Kook and his followers were widely opposed by large sections of the American public, particularly by many prominent American Zionist organizations. In December 1943, the American Jewish Conference launched a public attack against the Bergsonites in an attempt to derail support for the resolution. (Wyman 1984:202)
The British embassy and several American Zionist groups, including the American Jewish Committee and other political opponents sought to have Kook deported or drafted. (Wyman 184:346) They encouraged the IRS to investigate the Bergson groups finances in an attempt to discredit them, hoping to find misapropriation, or at least careless bookkeeping, of the large amount of funds the groups handled. The IRS found no financial irregularities. (Wyman 1984:346) Included in those trying to stop the Bergson Group's rescue activities were Steven Wise and Nachum Goldman (see the Wyman-Medoff book in References). A State Department protocol shows Nachum Goldman telling the State Department that Hillel Kook doesn't represent organized Jewry, and suggested either deporting him or drafting him for the war effort (See documents at end of the Wyman-Medoff book).
One of the Committee's more memorable activities was a protest Kook organized known as the Rabbis' March. The protest took place in Washington, D.C. on October 6, 1943, three days before Yom Kippur. While the Bergson Group was largely secular, Kook successfully used his family's rabbinic heritage to convince between 400 and 500 Orthodox rabbis to attend. Among the participants were Rabbi Moshe Feinstein, Rabbi Eliezer Silver, president of the Va'ad Ha-Hatzala and co-president of the Union of Orthodox Rabbis of the United States, Rabbi Mordechai Shlomo (sometimes recorded as Solomon Mordechai) Friedman, the Boyaner Rebbe of New York and president of the Union of Grand Rabbis of the United States, Rabbi Avraham Kalmanowitz, rabbinical dean of the Mir Yeshiva, Rabbi Naftali Carlebach, father of Rabbi Shlomo Carlebach, and Rabbi Arthur Hertzberg and his father, Rabbi Tzvi Elimelech Hertzberg. The Lubavitcher dynasty was conspicuously absent as was Conservative and Reform Jewry.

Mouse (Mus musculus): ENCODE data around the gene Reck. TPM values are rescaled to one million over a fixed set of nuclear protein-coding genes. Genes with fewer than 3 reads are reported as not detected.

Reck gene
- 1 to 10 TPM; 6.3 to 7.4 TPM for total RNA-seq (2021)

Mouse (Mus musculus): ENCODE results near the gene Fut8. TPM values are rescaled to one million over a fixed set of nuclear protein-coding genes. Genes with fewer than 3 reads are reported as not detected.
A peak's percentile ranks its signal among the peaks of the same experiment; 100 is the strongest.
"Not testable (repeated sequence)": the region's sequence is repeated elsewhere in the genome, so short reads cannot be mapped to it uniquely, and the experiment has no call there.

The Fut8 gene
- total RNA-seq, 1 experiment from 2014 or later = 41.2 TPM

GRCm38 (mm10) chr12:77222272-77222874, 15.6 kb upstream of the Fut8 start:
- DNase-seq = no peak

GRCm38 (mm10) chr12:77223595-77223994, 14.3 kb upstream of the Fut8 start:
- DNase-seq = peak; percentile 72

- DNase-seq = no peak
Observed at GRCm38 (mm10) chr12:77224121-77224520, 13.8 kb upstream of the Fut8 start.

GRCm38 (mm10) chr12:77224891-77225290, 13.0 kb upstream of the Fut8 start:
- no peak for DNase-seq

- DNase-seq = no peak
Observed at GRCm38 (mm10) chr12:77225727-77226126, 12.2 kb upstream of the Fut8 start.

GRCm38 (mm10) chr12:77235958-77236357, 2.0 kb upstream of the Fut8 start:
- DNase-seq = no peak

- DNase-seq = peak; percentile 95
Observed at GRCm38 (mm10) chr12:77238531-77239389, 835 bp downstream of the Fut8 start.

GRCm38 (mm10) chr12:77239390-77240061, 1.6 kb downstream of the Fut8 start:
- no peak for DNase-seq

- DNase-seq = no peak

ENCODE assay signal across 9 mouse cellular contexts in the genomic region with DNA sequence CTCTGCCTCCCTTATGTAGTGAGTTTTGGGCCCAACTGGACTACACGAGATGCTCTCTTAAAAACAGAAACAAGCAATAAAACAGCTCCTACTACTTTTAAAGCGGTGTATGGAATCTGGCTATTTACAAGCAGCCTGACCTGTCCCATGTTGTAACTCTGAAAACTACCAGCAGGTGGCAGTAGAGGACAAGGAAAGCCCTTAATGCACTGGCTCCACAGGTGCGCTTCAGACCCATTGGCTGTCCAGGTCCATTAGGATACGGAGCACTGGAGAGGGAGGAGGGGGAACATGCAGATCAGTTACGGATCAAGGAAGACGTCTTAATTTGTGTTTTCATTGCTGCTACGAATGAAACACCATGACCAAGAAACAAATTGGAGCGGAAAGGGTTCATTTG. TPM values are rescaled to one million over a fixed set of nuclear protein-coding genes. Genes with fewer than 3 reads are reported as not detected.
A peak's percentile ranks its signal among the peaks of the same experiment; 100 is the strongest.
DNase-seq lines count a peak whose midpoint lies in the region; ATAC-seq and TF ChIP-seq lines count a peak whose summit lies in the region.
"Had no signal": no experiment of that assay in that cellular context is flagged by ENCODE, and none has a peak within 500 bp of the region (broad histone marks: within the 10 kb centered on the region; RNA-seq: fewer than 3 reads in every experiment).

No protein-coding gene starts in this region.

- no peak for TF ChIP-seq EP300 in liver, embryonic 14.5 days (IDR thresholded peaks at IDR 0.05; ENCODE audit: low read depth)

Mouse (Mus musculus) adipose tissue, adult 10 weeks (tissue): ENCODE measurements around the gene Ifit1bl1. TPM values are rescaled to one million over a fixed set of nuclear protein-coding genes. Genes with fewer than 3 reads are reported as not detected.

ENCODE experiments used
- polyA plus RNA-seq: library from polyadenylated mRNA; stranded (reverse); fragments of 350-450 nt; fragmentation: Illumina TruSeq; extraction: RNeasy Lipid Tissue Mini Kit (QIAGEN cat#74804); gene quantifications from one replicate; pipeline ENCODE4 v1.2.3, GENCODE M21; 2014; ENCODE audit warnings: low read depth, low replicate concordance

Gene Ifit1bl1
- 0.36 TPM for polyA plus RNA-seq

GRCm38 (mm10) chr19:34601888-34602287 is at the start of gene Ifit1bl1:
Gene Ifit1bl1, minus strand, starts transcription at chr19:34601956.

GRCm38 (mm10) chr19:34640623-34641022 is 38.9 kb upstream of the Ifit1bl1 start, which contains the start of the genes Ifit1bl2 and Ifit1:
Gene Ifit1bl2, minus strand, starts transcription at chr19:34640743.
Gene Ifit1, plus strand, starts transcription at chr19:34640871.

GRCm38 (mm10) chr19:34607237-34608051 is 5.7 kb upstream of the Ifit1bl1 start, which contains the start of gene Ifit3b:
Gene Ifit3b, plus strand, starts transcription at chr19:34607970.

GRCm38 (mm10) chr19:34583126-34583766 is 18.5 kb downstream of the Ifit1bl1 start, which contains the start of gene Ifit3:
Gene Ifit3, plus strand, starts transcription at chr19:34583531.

Joined by Bergson Group activists, the Jewish War Veterans of America, and a number of prominent members of Congress including William Warren Barbour, the protesters marched on the United States Capitol, Lincoln Memorial, and White House, pleading for U.S. intervention on behalf of the Jews in Europe. Though the delegation was reluctantly received by Vice-President Henry Wallace, Franklin Roosevelt avoided them entirely, both out of concerns regarding diplomatic neutrality, but also influenced by the advice of some of his Jewish aides and several prominent American Jewish spokespeople (including Dr. Stephen Wise), who thought the protest would stir up anti-Semitism and claimed that the marchers, many whom were both Orthodox as well as recent immigrants (or first-generation Americans) were not representative of American Jewry. Shortly before the protest reached the White House, FDR left the building through a rear exit to attend an Army ceremony, and then left for a weekend in the country. Disappointed and angered by the President's failure to meet with them, the rabbis stood in front of the White House where they were met by Barbour and others, and refused to read their petition aloud, instead handing it off to the Presidential secretary, Marvin McIntyre. The march garnered much media attention, much of it focused on what was seen as the cold and insulting dismissal of many important community leaders, as well as the people in Europe they were fighting for. One Jewish newspaper commented, "Would a similar delegation of 500 Catholic priests have been thus treated?" 
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